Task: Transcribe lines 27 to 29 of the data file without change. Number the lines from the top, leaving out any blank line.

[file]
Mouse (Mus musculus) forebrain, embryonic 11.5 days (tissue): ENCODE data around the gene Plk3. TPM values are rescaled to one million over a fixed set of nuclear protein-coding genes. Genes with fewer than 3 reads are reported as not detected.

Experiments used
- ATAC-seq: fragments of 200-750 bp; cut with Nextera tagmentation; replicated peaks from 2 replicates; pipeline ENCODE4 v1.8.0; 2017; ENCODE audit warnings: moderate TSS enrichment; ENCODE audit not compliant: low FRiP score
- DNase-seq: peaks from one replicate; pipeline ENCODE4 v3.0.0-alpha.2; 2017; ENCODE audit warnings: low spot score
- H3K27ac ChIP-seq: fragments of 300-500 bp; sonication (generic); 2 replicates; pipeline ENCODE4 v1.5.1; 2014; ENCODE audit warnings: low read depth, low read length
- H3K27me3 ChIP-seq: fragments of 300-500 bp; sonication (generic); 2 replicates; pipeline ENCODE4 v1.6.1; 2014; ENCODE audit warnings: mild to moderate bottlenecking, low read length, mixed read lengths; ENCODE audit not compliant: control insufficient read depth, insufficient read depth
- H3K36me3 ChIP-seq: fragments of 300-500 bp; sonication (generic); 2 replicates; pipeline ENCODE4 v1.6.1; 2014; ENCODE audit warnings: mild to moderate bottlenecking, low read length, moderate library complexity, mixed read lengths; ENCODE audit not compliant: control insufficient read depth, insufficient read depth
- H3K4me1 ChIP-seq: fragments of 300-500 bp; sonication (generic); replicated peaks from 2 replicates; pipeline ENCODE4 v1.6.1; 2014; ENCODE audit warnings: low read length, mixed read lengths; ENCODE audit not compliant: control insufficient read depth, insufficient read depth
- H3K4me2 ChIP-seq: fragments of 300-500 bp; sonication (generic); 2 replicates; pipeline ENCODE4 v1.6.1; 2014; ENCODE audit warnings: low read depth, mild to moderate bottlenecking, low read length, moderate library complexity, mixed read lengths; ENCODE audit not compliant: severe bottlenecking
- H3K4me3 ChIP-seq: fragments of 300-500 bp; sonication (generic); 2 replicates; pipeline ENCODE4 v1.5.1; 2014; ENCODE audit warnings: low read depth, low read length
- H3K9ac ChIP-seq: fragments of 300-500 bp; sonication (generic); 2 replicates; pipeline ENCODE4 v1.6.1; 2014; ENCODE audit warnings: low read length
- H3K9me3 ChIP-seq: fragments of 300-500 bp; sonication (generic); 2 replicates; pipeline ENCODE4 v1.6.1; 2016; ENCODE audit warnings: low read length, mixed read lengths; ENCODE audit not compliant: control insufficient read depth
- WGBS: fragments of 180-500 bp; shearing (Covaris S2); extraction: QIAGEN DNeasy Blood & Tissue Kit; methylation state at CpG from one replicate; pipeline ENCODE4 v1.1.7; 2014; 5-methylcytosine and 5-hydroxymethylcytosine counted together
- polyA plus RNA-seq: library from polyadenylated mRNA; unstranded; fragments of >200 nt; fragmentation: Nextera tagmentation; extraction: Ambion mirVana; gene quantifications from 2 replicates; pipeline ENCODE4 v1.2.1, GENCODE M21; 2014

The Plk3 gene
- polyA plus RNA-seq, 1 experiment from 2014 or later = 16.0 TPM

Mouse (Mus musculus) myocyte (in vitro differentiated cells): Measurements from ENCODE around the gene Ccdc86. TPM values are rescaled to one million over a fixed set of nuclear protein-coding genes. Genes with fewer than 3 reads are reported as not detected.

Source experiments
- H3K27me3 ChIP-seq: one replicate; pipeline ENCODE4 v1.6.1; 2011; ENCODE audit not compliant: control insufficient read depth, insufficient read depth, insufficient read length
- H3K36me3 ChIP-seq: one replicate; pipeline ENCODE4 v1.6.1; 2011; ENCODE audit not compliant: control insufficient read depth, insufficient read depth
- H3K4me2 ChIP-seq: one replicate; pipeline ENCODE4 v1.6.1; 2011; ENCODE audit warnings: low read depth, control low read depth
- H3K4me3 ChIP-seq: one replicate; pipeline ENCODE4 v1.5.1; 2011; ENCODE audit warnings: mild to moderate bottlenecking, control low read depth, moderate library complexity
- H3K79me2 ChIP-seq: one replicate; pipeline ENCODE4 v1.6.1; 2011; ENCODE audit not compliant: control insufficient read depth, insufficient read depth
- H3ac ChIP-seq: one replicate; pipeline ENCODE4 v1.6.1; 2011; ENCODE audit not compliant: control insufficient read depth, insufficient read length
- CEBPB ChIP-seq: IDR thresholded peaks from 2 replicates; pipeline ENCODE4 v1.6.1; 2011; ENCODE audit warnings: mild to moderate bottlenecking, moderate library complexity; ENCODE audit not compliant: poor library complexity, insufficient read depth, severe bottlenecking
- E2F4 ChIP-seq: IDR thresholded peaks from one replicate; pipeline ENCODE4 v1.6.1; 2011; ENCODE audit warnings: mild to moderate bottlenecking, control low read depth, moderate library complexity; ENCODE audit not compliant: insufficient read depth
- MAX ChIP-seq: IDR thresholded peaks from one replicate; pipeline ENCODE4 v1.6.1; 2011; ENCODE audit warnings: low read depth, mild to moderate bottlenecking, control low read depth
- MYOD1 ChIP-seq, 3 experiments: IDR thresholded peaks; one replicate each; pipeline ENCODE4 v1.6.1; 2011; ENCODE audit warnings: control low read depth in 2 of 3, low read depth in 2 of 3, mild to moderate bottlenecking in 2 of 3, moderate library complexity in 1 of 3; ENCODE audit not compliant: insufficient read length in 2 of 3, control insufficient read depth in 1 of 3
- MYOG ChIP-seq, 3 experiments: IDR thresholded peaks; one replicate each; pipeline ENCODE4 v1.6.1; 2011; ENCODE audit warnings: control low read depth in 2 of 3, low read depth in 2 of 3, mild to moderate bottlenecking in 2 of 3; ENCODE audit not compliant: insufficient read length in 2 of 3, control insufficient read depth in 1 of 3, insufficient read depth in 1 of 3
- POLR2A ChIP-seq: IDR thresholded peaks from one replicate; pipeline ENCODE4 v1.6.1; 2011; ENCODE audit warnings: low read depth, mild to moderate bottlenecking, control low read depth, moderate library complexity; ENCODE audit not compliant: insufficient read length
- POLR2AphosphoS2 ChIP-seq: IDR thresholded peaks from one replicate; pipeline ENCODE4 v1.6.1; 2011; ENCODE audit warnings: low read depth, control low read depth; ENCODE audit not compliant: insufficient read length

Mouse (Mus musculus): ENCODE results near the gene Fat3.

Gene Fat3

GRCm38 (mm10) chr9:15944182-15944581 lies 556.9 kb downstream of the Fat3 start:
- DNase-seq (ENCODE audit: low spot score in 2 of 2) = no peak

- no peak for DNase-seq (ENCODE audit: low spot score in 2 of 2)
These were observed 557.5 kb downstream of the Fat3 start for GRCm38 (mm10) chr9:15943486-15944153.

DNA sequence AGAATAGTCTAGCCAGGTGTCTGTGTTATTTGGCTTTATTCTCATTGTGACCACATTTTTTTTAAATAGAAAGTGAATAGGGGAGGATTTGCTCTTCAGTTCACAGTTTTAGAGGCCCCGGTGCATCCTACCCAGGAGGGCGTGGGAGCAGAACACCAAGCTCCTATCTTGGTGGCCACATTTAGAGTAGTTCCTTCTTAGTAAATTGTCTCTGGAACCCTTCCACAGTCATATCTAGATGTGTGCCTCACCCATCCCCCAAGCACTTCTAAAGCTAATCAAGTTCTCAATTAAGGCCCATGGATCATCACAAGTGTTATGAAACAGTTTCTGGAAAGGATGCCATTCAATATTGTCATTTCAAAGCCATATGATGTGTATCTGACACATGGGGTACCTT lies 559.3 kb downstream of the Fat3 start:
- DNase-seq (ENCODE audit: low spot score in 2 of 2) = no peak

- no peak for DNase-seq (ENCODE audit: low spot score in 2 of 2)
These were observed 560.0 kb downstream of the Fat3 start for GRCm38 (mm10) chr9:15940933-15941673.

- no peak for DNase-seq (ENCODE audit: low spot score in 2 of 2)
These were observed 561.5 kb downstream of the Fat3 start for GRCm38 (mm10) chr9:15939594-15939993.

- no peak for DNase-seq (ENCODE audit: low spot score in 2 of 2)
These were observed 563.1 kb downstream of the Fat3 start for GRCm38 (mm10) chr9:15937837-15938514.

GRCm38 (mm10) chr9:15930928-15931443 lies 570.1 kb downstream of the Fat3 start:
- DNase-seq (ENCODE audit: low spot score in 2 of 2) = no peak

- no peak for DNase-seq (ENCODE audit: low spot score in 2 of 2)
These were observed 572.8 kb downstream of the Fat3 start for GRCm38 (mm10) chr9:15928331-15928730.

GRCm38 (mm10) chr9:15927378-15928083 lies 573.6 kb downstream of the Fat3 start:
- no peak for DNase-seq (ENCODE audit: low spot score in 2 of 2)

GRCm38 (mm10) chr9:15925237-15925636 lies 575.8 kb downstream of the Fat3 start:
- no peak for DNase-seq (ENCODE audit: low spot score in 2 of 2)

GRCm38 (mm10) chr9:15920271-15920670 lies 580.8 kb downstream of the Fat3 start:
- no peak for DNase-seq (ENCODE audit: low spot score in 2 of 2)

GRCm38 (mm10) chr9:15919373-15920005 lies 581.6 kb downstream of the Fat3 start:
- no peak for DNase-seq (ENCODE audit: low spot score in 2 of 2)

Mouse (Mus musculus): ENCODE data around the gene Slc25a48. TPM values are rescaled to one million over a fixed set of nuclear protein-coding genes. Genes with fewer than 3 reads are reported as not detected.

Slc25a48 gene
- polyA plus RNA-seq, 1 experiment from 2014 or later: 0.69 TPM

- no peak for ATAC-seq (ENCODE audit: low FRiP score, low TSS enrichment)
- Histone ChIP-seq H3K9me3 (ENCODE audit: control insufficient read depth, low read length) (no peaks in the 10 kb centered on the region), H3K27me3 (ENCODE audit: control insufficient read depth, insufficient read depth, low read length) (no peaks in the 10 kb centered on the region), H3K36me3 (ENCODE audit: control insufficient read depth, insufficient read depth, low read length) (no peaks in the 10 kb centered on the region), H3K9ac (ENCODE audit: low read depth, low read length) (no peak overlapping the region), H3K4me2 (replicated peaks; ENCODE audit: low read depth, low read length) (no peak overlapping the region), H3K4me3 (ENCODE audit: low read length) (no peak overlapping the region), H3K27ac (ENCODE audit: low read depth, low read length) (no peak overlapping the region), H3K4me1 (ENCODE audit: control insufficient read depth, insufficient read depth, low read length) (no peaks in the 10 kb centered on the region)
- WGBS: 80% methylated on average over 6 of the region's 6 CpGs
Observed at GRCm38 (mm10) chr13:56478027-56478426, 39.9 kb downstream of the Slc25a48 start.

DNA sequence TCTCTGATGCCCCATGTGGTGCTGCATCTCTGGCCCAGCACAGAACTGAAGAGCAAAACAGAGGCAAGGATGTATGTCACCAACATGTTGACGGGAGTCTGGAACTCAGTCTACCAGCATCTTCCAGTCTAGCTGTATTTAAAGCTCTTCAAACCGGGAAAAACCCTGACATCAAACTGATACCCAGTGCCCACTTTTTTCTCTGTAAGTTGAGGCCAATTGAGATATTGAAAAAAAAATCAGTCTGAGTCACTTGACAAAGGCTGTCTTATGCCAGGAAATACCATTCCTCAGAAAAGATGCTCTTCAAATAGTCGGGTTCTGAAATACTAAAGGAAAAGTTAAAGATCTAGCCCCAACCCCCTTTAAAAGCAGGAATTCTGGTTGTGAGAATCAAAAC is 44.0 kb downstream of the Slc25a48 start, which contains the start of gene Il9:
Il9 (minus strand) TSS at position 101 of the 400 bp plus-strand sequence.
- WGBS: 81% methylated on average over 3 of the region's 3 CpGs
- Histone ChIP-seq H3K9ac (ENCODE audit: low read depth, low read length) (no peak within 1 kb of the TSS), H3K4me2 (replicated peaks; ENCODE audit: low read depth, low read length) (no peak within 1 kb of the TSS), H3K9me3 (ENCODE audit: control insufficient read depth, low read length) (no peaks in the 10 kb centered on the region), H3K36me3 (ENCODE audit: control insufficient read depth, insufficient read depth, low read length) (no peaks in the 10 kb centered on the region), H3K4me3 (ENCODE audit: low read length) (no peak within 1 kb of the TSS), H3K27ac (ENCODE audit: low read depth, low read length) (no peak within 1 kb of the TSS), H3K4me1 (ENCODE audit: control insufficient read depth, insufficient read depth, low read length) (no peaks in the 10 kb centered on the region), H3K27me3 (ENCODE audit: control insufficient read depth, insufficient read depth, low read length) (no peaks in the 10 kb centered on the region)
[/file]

- MAX ChIP-seq: IDR thresholded peaks from one replicate; pipeline ENCODE4 v1.6.1; 2011; ENCODE audit warnings: low read depth, mild to moderate bottlenecking, control low read depth
- MYOD1 ChIP-seq, 3 experiments: IDR thresholded peaks; one replicate each; pipeline ENCODE4 v1.6.1; 2011; ENCODE audit warnings: control low read depth in 2 of 3, low read depth in 2 of 3, mild to moderate bottlenecking in 2 of 3, moderate library complexity in 1 of 3; ENCODE audit not compliant: insufficient read length in 2 of 3, control insufficient read depth in 1 of 3
- MYOG ChIP-seq, 3 experiments: IDR thresholded peaks; one replicate each; pipeline ENCODE4 v1.6.1; 2011; ENCODE audit warnings: control low read depth in 2 of 3, low read depth in 2 of 3, mild to moderate bottlenecking in 2 of 3; ENCODE audit not compliant: insufficient read length in 2 of 3, control insufficient read depth in 1 of 3, insufficient read depth in 1 of 3